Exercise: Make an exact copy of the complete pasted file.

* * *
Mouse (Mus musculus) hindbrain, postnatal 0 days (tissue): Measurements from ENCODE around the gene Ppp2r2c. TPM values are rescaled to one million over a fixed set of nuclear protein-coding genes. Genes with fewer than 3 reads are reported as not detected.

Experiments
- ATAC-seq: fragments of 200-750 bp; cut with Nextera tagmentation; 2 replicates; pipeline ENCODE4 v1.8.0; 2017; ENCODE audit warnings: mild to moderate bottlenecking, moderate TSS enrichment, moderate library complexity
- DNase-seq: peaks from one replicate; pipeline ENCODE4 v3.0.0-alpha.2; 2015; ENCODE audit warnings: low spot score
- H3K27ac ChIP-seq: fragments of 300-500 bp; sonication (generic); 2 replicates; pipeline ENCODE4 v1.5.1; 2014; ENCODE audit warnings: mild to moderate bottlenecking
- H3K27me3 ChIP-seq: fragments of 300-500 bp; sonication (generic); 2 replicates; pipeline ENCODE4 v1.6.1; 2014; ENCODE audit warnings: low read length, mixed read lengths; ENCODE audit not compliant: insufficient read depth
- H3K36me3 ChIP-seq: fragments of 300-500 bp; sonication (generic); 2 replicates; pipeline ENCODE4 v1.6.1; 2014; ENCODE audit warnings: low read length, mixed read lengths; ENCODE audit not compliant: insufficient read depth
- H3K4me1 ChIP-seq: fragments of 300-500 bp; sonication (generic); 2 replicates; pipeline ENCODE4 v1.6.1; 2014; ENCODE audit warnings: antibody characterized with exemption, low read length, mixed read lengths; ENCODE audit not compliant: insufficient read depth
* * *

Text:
Mouse (Mus musculus) hindbrain, postnatal 0 days (tissue): Measurements from ENCODE around the gene Ppp2r2c. TPM values are rescaled to one million over a fixed set of nuclear protein-coding genes. Genes with fewer than 3 reads are reported as not detected.

Experiments
- ATAC-seq: fragments of 200-750 bp; cut with Nextera tagmentation; 2 replicates; pipeline ENCODE4 v1.8.0; 2017; ENCODE audit warnings: mild to moderate bottlenecking, moderate TSS enrichment, moderate library complexity
- DNase-seq: peaks from one replicate; pipeline ENCODE4 v3.0.0-alpha.2; 2015; ENCODE audit warnings: low spot score
- H3K27ac ChIP-seq: fragments of 300-500 bp; sonication (generic); 2 replicates; pipeline ENCODE4 v1.5.1; 2014; ENCODE audit warnings: mild to moderate bottlenecking
- H3K27me3 ChIP-seq: fragments of 300-500 bp; sonication (generic); 2 replicates; pipeline ENCODE4 v1.6.1; 2014; ENCODE audit warnings: low read length, mixed read lengths; ENCODE audit not compliant: insufficient read depth
- H3K36me3 ChIP-seq: fragments of 300-500 bp; sonication (generic); 2 replicates; pipeline ENCODE4 v1.6.1; 2014; ENCODE audit warnings: low read length, mixed read lengths; ENCODE audit not compliant: insufficient read depth
- H3K4me1 ChIP-seq: fragments of 300-500 bp; sonication (generic); 2 replicates; pipeline ENCODE4 v1.6.1; 2014; ENCODE audit warnings: antibody characterized with exemption, low read length, mixed read lengths; ENCODE audit not compliant: insufficient read depth